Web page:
Between Inver and Milk Hollow,
Here and there about Baile-churn:
She is a birch, a hazel,
A straight slender young rowan.
Oh, starboard your helm!
Oh, starboard your helm! This time it could be the big one. Fire on the Amazon, fire in Siberia, a dome of heat above the American west and wildfire surging below – too
The Big Bang 3: Lemaître’s universe, Hubble’s law
Georges Lemaître was a devout priest and a brilliant physicist who found Hubble’s Law in theory two years before Hubble did in practice. He took Einstein’s equations of general relativity and showed that
The Big Bang 2: A shift in the mist
The Latin word nebula means ‘mist’, and originally a nebula was any sort of misty patch in the sky. Today it is more precise, referring to an interstellar cloud of dust and gas;
The Big Bang 1: The first ideas
The story of the development of the idea of the Big Bang has two separate strands, and we have to switch back and fore between them. The one strand is the observational work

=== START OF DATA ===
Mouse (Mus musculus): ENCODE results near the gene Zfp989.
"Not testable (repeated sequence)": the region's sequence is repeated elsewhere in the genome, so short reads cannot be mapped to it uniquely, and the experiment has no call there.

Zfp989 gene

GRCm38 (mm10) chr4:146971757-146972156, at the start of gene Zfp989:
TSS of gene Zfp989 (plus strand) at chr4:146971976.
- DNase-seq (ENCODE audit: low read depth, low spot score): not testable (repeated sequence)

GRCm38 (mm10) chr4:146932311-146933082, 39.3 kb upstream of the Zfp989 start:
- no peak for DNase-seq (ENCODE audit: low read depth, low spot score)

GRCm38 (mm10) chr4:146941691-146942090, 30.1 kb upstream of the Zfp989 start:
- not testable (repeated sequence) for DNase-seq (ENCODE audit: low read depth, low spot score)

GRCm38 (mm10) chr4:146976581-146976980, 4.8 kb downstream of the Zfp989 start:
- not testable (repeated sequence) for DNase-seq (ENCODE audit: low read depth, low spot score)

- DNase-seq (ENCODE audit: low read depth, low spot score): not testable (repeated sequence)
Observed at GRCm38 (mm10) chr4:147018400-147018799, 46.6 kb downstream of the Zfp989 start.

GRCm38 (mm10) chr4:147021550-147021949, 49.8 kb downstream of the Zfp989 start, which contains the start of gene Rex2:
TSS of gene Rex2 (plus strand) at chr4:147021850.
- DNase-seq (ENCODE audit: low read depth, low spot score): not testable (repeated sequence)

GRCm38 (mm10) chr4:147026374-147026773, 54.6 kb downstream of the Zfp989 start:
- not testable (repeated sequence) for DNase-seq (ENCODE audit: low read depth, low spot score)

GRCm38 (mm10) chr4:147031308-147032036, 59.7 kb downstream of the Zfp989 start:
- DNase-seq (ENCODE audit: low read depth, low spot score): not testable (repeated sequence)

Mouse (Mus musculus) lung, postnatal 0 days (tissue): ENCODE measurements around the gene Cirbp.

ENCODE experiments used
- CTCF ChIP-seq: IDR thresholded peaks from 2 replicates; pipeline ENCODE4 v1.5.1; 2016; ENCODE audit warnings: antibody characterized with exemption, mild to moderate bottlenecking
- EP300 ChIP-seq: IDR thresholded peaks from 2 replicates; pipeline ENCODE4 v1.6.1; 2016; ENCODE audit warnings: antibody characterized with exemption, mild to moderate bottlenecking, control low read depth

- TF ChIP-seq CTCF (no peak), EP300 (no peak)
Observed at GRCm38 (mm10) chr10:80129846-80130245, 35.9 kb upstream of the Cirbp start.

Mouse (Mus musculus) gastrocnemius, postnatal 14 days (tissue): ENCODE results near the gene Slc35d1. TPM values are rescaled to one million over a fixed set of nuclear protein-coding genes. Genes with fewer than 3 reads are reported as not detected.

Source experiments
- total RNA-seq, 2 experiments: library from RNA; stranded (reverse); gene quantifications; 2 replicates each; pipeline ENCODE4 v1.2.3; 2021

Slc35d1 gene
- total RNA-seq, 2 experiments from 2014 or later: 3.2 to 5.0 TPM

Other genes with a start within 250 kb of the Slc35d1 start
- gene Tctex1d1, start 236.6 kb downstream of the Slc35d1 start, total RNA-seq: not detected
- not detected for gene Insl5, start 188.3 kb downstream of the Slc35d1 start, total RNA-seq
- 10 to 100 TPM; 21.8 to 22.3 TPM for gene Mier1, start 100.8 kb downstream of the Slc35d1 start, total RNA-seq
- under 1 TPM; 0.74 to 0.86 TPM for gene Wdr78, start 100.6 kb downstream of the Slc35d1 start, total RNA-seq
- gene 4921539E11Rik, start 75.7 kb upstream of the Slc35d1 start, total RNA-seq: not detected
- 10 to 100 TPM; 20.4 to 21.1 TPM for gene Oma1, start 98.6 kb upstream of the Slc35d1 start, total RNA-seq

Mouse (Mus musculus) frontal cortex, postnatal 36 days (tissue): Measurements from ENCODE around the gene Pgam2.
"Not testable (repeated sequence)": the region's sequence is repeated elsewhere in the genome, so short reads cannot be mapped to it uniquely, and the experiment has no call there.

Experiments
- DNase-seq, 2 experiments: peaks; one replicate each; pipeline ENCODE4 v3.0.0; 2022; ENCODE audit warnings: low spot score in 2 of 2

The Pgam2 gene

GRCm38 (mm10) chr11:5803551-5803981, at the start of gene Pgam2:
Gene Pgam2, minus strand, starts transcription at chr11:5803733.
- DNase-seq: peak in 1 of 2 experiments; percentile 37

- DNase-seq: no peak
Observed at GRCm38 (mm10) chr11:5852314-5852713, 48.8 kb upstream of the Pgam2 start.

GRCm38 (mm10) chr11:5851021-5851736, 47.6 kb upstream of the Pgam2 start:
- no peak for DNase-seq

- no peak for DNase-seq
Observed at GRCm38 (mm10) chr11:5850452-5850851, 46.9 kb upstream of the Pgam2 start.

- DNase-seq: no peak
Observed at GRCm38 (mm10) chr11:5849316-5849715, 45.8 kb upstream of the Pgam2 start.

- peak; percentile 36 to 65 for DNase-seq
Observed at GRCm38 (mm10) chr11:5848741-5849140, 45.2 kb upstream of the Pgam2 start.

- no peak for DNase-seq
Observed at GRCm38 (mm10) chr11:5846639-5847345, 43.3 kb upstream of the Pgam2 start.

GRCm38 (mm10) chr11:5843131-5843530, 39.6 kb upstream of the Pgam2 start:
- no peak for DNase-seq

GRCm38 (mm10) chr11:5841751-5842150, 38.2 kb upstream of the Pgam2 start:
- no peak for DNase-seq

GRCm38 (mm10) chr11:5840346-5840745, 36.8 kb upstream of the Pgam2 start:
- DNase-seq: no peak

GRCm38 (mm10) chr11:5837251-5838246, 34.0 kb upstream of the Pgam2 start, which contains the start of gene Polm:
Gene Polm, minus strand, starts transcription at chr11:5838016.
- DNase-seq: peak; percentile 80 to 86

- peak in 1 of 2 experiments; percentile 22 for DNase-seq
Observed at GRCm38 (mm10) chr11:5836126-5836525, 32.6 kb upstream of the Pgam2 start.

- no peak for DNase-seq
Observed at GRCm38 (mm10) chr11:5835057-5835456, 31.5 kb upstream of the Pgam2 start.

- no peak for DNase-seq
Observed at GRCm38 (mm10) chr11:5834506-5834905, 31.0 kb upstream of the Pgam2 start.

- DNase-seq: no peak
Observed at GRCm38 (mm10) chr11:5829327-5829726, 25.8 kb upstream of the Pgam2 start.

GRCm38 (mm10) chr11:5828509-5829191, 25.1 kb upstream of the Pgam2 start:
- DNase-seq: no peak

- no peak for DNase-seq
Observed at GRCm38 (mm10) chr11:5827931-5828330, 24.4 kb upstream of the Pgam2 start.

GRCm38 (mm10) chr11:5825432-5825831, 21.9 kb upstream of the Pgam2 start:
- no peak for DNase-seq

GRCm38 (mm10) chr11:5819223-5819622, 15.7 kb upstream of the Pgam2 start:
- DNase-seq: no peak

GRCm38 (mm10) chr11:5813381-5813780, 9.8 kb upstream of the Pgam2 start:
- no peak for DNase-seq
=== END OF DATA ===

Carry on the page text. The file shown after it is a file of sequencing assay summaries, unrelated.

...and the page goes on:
The physics of the Wood of Hallaig
Time, the deer is in the Wood of Hallaig. Hallaig by Sorley MacLean is on one level about the clearance of people from the land of which they were a part.
Processes and objects
There are two fundamentally different ways of picturing the world around us. One is as a collection of objects – and we learn from our earliest moments that we are surrounded by things that we
Whenever the poet George Mackay Brown reorganised his library, getting rid of some of the overspill, some books from younger years would always remain. There was the first Penguin book from 1935, a
Higgs 1: Frozen light
The discovery of the Higgs particle is one step further on a long road – the search for the nature of matter. Our experience of matter starts in childhood, when we become familiar
Higgs 2: What makes light matter?
The big question is: what is the process that somehow freezes or condenses energy into particles of matter? In this process, the energy somehow acquires the characteristic of mass – for which we can
Higgs 3: Symmetry for the strong
When the Norwegian mathematician Sophus Lie died in 1899 he was a bitter and disappointed man. True, his mathematical ability had been recognised by some of the greatest people in the field, including